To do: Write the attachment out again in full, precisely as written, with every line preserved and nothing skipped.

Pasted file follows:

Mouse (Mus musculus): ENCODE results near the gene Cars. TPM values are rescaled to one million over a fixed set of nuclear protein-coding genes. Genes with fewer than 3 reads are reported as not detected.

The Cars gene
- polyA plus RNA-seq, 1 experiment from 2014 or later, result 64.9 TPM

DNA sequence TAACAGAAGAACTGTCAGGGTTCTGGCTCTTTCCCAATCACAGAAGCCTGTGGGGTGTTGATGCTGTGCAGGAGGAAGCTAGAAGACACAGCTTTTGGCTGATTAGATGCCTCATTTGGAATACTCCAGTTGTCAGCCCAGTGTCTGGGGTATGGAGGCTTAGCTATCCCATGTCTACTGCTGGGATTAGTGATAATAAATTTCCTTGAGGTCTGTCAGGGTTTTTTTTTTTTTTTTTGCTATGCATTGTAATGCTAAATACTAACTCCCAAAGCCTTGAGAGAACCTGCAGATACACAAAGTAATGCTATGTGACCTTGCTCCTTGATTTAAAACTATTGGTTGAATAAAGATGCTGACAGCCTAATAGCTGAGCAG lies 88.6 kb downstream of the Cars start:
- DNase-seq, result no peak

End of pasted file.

Mouse (Mus musculus): ENCODE results near the gene Cars. TPM values are rescaled to one million over a fixed set of nuclear protein-coding genes. Genes with fewer than 3 reads are reported as not detected.

The Cars gene
- polyA plus RNA-seq, 1 experiment from 2014 or later, result 64.9 TPM

DNA sequence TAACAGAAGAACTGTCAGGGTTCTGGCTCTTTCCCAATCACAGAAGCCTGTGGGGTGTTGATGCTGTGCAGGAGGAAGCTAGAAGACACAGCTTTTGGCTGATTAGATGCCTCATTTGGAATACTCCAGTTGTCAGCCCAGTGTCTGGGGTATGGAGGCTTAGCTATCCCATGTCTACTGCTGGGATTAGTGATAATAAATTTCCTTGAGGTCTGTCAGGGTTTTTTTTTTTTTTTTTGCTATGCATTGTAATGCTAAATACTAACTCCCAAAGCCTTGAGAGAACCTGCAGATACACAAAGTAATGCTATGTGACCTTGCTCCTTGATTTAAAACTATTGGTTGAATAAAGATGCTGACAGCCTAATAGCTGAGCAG lies 88.6 kb downstream of the Cars start:
- DNase-seq, result no peak